[Department of Philosophy, University of Saskatchewan, 100 Years]

Academic Honesty

Academic honesty is a matter that the University and the Department of Philosophy take very seriously. Students must familiarize themselves with the rules regarding academic honesty. Ignorance of the rules regarding or the nature of academic dishonesty is not a defense against a charge. Potential punishments include expulsion from the University or revocation of a degree or diploma.

Many cases of plagiarism result from confusion or ignorance rather than from genuine intent to deceive. Note, however, that these are not excuses: "The critical consideration is the impression created in the mind of the others, not the subjective intent of the student. This determination involves an objective evaluation of the manuscript. No intent to deceive is required to establish plagiarism." (University Council policy on Student Academic Misconduct)

The University Guidelines for Academic Conduct describes the University's expectations for both student and faculty conduct.

The definition of academic dishonesty that follows is copied from the University of Saskatchewan Council's policy document on Student Academic Misconduct. Note especially the definition of plagiarism.


ACADEMIC MISCONDUCT

"Academic Misconduct" is what the university calls cheating. The Regulations on Student Academic Misconduct  of the University of Saskatchewan Council provides the following list of academically dishonest behaviour:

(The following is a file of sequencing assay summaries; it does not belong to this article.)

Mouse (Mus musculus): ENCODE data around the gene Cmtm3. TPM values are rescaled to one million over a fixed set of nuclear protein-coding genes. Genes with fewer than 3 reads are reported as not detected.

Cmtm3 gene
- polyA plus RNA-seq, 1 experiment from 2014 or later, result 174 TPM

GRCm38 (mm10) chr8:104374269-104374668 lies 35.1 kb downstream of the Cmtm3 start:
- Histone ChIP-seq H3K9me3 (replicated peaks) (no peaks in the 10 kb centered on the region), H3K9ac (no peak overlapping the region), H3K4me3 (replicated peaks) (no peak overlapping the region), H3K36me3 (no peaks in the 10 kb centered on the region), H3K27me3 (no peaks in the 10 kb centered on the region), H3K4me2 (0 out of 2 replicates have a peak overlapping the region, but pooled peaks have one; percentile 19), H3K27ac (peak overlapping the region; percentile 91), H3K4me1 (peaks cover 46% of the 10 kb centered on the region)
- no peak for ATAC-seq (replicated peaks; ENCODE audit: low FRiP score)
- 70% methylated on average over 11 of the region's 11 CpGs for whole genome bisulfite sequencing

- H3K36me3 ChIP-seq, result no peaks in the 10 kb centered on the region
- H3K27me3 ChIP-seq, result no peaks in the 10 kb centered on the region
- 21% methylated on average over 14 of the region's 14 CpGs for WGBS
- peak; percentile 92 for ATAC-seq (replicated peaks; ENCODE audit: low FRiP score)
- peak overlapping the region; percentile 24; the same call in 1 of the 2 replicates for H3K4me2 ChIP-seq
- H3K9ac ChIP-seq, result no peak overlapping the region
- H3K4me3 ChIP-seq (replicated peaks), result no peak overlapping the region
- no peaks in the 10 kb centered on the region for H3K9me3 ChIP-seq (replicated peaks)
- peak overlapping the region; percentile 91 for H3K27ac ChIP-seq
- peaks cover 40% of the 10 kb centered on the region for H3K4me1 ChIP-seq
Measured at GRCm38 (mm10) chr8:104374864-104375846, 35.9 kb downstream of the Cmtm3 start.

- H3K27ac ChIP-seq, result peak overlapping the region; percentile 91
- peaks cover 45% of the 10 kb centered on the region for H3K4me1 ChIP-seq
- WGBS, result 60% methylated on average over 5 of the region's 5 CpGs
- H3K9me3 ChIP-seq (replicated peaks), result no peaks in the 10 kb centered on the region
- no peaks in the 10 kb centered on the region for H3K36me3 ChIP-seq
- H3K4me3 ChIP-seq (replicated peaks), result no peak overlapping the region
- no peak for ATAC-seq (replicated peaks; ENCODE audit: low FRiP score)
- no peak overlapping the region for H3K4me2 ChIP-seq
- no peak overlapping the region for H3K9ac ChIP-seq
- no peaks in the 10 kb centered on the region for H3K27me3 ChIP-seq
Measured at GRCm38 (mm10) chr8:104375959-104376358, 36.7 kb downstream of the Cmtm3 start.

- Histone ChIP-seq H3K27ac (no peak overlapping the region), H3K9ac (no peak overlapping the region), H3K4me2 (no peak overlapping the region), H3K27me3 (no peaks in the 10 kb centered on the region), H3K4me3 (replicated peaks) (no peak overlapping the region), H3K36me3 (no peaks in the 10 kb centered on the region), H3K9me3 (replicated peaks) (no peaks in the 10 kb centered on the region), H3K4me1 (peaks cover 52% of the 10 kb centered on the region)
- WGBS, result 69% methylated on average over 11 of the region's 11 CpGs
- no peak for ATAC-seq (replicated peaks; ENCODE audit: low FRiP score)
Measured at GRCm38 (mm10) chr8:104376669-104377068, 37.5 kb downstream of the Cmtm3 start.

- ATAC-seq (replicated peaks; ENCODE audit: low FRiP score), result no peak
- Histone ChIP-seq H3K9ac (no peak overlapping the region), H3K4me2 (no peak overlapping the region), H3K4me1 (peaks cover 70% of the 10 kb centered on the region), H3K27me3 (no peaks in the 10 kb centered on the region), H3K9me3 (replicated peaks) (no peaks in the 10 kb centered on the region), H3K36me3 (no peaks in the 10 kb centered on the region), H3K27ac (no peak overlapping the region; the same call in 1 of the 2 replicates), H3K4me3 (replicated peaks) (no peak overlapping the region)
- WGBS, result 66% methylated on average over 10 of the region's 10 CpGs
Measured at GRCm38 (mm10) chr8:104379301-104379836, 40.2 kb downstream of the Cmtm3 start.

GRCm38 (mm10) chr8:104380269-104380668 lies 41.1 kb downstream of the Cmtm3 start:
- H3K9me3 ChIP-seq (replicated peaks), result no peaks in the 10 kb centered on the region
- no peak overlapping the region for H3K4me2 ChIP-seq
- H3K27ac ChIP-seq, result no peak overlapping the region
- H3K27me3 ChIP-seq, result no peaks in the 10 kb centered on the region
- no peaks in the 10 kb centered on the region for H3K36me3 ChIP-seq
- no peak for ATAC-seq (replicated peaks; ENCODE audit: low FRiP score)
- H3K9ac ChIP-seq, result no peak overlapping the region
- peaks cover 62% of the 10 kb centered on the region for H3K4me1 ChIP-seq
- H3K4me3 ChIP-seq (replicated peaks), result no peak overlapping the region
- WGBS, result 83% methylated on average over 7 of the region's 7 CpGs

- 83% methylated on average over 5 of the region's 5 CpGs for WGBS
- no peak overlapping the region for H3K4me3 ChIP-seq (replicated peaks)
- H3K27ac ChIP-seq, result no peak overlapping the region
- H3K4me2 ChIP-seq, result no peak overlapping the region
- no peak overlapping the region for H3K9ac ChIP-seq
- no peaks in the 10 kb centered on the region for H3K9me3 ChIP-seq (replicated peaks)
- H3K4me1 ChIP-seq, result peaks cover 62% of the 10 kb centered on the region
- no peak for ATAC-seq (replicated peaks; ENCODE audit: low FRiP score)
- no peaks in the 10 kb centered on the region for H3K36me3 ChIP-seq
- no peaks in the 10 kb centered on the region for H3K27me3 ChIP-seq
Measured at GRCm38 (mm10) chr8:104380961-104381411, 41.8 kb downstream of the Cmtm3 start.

1. Providing false or misleading information or documentation to gain admission to the University or any University program;

  2. Theft of lecture notes, research work, computer files, or academic materials prepared by another student or an instructor;

  3. Using work done in one course in fulfillment of the requirements of another course unless approval is obtained from the instructor by whom the material is being evaluated;

  4. Presenting the work of someone else as one's own;

  5. The supply of materials prepared by the student to another student for use by that student as the work or materials of that student;

  6. Alteration or falsification of records, computer files, or any document relating to a student's academic performance;

  7. Violation of the university's research integrity policy:
    Excerpt from the Research Integrity Policy

    4. Definition of Research Misconduct.  Definitions of research misconduct include, but are not limited to:

    a. The intentional fabrication or falsification of data, erroneously reporting research procedures, or data analysis; the use of someone else’s data or ideas and claiming it as one’s own; plagiarism; or other deceitful acts or improprieties in proposing,conducting, reporting, or reviewing research;

    b. Failure to comply with pertinent federal, provincial, international, or University guidelines for the protection of researchers, human subjects, the public, and the welfare of animals; or failure to meet other legal requirements that relate to the conduct of research;

    c. Failure to conduct research in the manner in which it has been approved by the University’s Research Ethics Boards;

    d. Failure to disclose any conflict of interests when asked to undertake reviews of research grant applications or to test products for sale or distribution to the public;

    e. Failure to disclose conflict of interests prior to any commitment or expenditure of research funds and failure to notify their respective unit head should a conflict arise at a later point;